Opinion: Clemency critics mask true objectives
by William Murchison
Lone Star Report
VOLUME 3, ISSUE 16 -- January 8, 1999
Quibbles and complaints about Texas clemency proceedings are more than
anything else a way of getting around Texas' capital punishment
The anti-capital punishment faction, badly outnumbered in modern life,
basically believes nobody should be executed for anything. A request
for clemency, under this worldview, resembles an
entitlement. Not to extend clemency is somehow an
affront - to the changed behavior of the condemned,
to the process of abstract justices. To something.
The mini-furor over clemency hearings, played out in U.S. Dist. Judge Sam
Sparks' courtroom, and more recently in state Dist. Judge Scott
McCown's, makes no sense otherwise.
That state procedures for reviewing clemency bids meet constitutional
standards seems obvious to Gov. Bush. "There has been no doubt in my
mind," said Bush, on Jan. 4, "that any person we
have put to death in the state of Texas has had full
due process and has been guilty of the crimes charged."
Bush's stipulations - due process and guilt - are central. Neither Texas nor
any other state is supposed to go around executing innocent people
following a kangaroo proceeding. Everyone in the
world agrees with this precept.
Disagreement breaks down where Bush asserts a right to execute
notwithstanding a plea for mercy. The quality of mercy may not be
strained, and always must be at the ready. But its
application is not automatic.
Into this vexed situation both the legislative and judicial branches
venture. Sparks already has found that current clemency procedures meet
"minimal" constitutional requirements. He calls those procedures
"extremely poor" all the same. "I do not understand
what the reason is, for God's sake, you can't have a
lawyer," an exasperated Sparks told state lawyers. "Why
Technically, the answer is that, under present constitutional standards, the
state doesn't have to call a hearing. Presently, pardons and parole
board members, who live all over the state,
privately study packets of evidence, then vote
without general consultation. They could convoke a public hearing
if they wanted, but nothing requires them to.
This brings into play several bills aimed at increase inmates' chances of
staying off, or getting off, death row.
Rep. Elliott Naishtat's (D-Austin) HB 397 and HB 398 would require public
hearings on clemency petitions. The pardons and parole board would not
only have to meet in public, it would have to
consider factors such as "the validity of any
unresolved legal issues," including guilt; "the inmate's
societal history;" whether the killer was
drunk or deranged at the time of the crime; and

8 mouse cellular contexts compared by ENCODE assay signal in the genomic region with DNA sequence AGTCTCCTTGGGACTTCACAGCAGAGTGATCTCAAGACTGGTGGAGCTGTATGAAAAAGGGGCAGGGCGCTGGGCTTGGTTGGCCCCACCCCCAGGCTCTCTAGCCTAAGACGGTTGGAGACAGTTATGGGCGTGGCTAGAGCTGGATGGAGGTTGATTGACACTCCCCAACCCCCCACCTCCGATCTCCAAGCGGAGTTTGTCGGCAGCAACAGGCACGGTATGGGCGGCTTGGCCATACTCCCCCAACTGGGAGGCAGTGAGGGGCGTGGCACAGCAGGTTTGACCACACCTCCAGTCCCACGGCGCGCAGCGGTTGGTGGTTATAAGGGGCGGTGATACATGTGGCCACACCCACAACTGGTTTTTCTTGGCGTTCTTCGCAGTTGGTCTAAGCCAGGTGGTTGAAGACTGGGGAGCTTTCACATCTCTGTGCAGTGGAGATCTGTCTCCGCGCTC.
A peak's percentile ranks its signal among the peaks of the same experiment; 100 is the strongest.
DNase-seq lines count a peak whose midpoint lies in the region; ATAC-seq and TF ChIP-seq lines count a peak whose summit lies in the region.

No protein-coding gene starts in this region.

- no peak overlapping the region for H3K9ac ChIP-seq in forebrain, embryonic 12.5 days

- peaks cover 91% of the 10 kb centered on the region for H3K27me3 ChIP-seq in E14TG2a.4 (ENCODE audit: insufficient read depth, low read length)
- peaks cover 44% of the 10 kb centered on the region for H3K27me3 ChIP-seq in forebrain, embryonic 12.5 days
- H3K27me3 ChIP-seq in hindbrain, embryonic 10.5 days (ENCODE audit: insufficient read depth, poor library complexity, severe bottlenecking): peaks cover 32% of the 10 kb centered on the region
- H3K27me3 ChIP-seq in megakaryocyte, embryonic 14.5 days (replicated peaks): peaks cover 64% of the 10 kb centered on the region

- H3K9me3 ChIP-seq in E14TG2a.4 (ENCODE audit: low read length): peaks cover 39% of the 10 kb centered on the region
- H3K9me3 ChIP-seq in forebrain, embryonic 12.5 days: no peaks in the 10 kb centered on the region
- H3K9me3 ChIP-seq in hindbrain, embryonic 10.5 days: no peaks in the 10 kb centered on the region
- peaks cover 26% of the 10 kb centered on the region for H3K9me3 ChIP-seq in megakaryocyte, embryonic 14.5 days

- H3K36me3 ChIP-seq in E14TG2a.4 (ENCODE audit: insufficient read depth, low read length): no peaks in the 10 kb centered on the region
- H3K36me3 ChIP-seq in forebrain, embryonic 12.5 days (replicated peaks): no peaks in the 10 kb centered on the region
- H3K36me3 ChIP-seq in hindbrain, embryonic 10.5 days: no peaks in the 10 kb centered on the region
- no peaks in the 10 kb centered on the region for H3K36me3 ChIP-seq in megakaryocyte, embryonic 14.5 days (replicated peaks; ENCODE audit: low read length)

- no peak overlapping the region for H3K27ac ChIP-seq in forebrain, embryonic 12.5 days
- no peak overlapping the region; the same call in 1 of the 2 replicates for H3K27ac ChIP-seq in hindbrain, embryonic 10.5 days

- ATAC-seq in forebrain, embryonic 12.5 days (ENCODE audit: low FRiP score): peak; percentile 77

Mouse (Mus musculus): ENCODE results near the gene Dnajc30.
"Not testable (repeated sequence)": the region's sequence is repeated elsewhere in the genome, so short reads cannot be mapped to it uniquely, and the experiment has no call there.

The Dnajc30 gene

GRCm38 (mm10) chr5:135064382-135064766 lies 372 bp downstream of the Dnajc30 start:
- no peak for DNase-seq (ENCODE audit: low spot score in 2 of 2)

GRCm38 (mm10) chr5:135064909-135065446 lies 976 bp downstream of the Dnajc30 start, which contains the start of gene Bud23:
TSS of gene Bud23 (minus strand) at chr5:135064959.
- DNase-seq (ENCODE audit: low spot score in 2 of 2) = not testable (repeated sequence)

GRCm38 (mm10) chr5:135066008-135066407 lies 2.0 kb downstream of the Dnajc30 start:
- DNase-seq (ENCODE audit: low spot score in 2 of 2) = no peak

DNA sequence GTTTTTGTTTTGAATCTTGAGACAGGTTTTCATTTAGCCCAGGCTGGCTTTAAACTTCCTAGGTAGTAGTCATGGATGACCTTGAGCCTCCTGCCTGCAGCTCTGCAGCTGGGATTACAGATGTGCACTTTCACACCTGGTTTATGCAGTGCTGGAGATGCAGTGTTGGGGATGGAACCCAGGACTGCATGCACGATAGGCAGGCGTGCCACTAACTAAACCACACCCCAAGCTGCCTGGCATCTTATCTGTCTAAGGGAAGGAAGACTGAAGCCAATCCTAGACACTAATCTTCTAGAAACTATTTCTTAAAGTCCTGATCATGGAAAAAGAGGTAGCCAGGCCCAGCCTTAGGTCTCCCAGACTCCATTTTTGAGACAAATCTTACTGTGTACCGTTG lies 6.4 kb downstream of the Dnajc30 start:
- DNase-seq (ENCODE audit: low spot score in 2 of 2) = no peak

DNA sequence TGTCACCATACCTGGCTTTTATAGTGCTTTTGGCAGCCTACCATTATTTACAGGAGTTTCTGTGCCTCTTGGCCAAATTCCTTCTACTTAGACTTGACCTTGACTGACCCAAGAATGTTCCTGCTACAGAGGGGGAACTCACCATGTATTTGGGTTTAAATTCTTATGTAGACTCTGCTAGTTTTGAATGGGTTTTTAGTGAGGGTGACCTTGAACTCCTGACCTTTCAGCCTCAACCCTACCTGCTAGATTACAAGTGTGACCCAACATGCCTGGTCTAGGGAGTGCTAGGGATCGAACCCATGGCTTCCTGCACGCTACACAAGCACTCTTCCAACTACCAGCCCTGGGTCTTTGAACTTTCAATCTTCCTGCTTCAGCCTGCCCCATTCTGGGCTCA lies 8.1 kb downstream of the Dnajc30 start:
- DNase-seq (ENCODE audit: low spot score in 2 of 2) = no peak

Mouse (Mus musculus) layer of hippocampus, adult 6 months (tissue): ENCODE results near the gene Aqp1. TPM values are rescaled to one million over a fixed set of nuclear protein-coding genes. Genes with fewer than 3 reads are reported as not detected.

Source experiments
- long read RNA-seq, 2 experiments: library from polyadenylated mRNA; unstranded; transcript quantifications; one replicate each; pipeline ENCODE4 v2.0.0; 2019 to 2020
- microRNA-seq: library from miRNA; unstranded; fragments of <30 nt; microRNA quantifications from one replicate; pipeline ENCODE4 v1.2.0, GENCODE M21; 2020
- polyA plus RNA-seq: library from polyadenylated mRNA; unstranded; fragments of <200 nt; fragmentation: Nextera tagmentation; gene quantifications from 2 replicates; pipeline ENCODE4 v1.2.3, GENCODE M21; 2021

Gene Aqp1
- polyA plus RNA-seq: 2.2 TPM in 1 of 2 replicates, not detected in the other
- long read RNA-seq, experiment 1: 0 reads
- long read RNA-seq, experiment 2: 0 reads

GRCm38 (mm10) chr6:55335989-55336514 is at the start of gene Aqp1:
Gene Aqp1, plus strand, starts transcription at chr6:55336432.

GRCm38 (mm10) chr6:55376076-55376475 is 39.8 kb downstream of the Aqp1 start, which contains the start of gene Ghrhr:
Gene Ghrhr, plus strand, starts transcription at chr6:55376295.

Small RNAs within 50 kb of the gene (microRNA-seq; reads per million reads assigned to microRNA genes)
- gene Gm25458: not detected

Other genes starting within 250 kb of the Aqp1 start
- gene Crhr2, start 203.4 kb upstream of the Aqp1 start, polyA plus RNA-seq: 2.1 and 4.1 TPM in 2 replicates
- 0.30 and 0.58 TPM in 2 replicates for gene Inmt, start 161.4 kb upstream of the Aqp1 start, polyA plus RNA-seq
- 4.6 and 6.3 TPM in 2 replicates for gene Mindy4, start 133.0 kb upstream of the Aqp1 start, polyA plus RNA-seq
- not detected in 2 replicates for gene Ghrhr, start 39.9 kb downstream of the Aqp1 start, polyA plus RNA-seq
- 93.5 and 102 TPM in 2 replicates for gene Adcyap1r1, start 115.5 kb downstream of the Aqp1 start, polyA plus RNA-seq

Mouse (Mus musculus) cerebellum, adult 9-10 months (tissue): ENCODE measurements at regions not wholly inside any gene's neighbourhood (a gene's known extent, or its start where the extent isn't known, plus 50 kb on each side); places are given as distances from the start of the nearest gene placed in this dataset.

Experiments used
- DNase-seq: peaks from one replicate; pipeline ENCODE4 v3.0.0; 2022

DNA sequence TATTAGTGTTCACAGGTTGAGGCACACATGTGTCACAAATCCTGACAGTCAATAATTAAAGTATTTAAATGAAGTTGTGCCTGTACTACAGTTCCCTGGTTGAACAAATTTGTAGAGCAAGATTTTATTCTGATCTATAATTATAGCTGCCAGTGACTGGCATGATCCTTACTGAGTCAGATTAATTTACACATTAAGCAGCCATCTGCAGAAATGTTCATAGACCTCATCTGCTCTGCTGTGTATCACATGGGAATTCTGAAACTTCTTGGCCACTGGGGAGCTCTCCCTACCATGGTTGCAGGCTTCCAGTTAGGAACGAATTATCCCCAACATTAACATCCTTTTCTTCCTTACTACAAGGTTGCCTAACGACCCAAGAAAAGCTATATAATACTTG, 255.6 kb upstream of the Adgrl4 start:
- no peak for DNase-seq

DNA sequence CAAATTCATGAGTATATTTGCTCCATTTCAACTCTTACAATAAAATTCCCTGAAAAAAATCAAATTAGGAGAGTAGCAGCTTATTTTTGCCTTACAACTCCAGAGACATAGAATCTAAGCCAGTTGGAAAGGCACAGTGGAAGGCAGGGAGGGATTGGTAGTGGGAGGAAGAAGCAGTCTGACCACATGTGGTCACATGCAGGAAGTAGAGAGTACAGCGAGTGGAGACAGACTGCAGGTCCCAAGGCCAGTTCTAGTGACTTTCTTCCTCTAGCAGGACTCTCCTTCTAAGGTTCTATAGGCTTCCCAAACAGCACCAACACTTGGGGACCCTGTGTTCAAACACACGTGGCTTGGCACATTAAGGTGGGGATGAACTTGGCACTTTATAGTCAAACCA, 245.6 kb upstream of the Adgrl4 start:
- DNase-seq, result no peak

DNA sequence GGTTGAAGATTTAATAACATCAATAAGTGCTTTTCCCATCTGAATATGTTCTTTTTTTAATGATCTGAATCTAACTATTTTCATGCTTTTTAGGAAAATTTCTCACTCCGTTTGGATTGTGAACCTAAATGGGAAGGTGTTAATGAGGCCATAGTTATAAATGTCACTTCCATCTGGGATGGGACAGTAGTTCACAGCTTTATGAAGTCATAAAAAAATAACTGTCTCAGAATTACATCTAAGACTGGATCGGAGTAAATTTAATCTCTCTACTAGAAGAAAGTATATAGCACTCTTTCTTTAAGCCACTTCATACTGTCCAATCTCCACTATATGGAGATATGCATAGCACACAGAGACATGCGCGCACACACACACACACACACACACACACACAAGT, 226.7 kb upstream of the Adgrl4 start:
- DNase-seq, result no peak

whether he is "rehabilitated." There are 12 such provisions,
including "any submission by the inmate's counsel."
The plain intention here is to keep the death-row cell door propped partly
open. It is hard to imagine under such a regime a prisoner and counsel
not whomping up successions of appeals in which it
is argued (say) that, although the board considered
the petitioner's "societal history," it didn't
consider that whole history. Or consider it fairly.
Or that it refused to wait for relevant evidence.
Show a skillful lawyer a loophole and before long it
becomes a cathedral door.
Likewise Sen. Eddie Lucio (D-Brownsville) has a brace of bills - there are
companions in the House - meant to facilitate sentences of life without
An inherent difficulty with the death penalty inheres also in human
decisions of any kind; how to make everything
absolutely fair and square. Nothing human is ever
that fair, that square. Because human life is at
stake in clemency matters, Naishtat, Lucio, and
Sparks, in addition to lawyers and anti-capital
punishment groups, want to make extra sure that every relevant
detail gets covered.
That is hardly a contemptible desire, but the likelihood of its backfiring
looms large and should be kept in mind. Most death-row prisoners -
including Gary Graham, who threatens to go out
fighting on his present execution date
of Jan. 11 - acquire their claques of supporters. Karla Faye Tucker,
the noted axe murderer and born-again Christian,
inspired one of the more vociferous claques. (To her
credit, she accepted without murmur the denial of
What we don't need is more executions getting hung up longer in the great
procedural machine the legislature is being asked to construct. We
don't need it, that is, if we believe, as we seem
to, that capital punishment punishes and deters in a
manner that upholds civilized standards and
reinforces the social peace. Death row's inmates are
the worst of the worst to come through the criminal
justice system. That, notwithstanding, they command
reflexive sympathy is...scary.